The Delhi High Court has asked the IRDAI to "explain the reasonableness" of not granting insurance cover to people suffering from congenital anomalies.
“What is the objection to giving insurance cover to them (people suffering from congenital anomalies),” a bench of Chief Justice Rajendra Menon and Justice V K Rao asked the IRDAI and sought its response before the next hearing on 17 December.
“Give the justification for such exclusion,” the court said to the insurance regulator, according to a report by Press Trust of India.
The bench also issued notices to the General Insurance Council and the Life Insurance Council, which represent general and life insurers respectively, and sought their stand on the issue before the next hearing.
The court was hearing a public interest litigation (PIL) case which sought directions from the court to the central government, the IRDAI and insurance companies to remove congenital anomalies from the list of general exclusions in health or life insurance policies.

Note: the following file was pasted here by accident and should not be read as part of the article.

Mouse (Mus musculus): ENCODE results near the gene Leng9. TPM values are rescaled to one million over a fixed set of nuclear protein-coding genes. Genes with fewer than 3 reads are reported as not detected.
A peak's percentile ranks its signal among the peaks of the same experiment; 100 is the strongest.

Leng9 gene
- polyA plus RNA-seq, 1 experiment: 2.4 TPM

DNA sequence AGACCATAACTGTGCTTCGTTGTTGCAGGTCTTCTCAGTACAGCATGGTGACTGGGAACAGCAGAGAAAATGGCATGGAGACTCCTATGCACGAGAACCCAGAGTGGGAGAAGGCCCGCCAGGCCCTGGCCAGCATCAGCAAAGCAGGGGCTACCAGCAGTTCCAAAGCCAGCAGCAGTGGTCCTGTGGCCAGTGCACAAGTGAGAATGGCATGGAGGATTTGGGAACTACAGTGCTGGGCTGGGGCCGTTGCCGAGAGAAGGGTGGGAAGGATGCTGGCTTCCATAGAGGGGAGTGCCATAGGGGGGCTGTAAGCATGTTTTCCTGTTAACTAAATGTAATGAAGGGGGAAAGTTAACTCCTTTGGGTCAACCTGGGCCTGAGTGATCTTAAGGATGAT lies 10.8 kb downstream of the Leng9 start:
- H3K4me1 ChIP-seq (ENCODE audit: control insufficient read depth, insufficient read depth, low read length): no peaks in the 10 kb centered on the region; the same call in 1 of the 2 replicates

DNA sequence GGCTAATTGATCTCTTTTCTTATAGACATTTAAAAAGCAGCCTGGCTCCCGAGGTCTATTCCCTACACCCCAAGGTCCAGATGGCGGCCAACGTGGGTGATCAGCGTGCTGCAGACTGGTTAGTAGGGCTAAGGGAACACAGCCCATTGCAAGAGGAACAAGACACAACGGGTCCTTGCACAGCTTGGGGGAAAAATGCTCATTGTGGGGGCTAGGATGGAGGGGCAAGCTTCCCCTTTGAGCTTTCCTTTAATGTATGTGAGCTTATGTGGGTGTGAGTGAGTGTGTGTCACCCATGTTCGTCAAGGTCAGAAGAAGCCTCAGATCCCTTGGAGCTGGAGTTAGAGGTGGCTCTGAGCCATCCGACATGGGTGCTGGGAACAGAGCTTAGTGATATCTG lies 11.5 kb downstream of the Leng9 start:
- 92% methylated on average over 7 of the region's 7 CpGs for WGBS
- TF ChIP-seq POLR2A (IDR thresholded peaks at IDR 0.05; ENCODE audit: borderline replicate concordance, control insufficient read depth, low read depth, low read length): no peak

The petition, by Mr Nipun Malhotra, has challenged the “arbitrary” and “illegal” mechanisms adopted by the IRDAI in denying the rights of persons with disabilities (PwD) to seek insurance cover for themselves. The regulator based its denial on the grounds that their conditions are categorised under the scope of “congenital anomalies”, as defined under a 29 July 2016 circular by the regulator.
Congenital anomalies are also known as birth defects and could be caused by single gene defects, chromosomal disorders, multifactorial inheritance, environmental teratogens and micronutrient deficiencies.
Mr Malhotra, a disability rights activist who suffers from locomotor disability since birth, has sought a direction to the IRDAI to remove the phrase ‘congenital anomalies’ from the standardised definition of the 2016 circulars.
He has also sought a direction for a relook at exclusionary clauses in insurance contracts to ensure that insurance companies do not reject claims on the basis of exclusions related to congenital anomalies.